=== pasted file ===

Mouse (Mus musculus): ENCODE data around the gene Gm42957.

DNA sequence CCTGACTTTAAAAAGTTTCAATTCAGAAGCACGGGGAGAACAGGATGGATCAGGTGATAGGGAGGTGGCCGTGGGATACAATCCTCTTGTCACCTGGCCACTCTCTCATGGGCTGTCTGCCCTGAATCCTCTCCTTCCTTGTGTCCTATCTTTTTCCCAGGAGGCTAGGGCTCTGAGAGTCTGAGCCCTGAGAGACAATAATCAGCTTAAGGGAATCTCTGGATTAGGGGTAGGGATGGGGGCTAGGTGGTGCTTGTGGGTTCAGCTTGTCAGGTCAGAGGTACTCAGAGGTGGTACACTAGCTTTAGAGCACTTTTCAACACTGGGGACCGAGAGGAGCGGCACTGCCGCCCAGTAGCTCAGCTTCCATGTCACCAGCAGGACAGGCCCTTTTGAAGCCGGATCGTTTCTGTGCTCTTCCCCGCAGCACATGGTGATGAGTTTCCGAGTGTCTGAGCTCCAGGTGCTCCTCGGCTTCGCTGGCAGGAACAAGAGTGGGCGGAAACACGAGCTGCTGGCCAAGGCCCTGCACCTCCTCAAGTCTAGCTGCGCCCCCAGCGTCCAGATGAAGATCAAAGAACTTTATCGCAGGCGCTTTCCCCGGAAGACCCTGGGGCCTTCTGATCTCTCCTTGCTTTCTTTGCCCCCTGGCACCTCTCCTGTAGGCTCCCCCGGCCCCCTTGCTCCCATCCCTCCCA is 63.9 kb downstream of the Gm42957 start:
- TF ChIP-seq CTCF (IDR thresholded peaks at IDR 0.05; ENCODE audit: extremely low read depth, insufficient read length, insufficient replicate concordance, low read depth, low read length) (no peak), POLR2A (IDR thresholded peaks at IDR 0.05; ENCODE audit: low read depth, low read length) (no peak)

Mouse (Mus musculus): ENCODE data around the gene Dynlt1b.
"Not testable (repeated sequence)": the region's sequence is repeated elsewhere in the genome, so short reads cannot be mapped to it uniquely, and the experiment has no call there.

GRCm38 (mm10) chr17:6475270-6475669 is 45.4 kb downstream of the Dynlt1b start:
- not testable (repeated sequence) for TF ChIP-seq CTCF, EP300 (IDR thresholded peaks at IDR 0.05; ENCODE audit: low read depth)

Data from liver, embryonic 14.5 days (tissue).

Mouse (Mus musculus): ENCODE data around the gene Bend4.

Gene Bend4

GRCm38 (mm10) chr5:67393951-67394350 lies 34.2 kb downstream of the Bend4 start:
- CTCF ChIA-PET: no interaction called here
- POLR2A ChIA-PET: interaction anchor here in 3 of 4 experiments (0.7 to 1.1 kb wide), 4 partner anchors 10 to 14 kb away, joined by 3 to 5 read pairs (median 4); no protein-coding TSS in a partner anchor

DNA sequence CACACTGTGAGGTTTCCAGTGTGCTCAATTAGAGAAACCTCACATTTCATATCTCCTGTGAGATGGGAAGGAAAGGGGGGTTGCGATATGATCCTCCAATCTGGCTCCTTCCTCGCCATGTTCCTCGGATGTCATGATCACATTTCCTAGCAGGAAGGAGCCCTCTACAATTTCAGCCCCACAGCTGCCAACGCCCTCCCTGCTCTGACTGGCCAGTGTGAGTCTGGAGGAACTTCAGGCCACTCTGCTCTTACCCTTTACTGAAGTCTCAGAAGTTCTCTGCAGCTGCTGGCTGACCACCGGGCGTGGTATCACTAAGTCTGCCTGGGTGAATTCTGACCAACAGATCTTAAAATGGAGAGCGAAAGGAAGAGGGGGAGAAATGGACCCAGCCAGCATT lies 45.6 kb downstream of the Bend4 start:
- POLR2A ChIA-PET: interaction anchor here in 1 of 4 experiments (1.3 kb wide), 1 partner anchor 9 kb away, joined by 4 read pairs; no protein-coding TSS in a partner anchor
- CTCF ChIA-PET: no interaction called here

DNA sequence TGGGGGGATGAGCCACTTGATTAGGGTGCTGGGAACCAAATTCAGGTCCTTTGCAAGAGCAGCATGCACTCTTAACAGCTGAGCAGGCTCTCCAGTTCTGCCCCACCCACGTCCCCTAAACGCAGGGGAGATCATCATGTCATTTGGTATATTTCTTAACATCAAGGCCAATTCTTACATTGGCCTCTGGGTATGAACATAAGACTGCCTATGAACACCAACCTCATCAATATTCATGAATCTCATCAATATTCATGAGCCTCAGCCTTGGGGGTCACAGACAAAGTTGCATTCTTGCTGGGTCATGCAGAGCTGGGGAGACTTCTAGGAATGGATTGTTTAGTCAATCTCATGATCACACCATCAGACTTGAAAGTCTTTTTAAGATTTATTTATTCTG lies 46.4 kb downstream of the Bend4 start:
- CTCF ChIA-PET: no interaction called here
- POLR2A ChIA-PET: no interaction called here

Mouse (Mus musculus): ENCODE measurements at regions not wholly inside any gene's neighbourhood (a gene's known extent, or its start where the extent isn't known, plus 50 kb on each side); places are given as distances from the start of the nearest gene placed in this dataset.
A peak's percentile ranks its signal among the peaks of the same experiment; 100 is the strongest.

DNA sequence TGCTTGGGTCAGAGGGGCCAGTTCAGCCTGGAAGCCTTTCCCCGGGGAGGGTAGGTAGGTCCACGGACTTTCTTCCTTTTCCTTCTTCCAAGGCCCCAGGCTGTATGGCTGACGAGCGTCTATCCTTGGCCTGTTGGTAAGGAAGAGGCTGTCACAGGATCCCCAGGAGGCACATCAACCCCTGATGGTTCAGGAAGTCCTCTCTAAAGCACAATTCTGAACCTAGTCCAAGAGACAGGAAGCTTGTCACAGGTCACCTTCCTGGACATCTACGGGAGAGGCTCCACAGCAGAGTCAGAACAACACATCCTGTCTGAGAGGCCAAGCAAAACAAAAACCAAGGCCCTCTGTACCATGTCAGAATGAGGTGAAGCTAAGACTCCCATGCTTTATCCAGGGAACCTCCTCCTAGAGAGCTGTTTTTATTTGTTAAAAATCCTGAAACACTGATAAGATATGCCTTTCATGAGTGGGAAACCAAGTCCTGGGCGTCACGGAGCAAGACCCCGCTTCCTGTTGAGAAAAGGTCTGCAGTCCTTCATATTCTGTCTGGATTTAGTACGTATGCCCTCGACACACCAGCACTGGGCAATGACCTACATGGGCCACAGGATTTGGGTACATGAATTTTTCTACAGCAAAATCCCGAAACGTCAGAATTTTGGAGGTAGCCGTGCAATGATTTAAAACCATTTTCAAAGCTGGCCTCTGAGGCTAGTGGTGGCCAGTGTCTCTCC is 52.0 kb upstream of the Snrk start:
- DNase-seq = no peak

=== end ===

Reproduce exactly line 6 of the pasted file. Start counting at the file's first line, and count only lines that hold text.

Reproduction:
GRCm38 (mm10) chr17:6475270-6475669 is 45.4 kb downstream of the Dynlt1b start: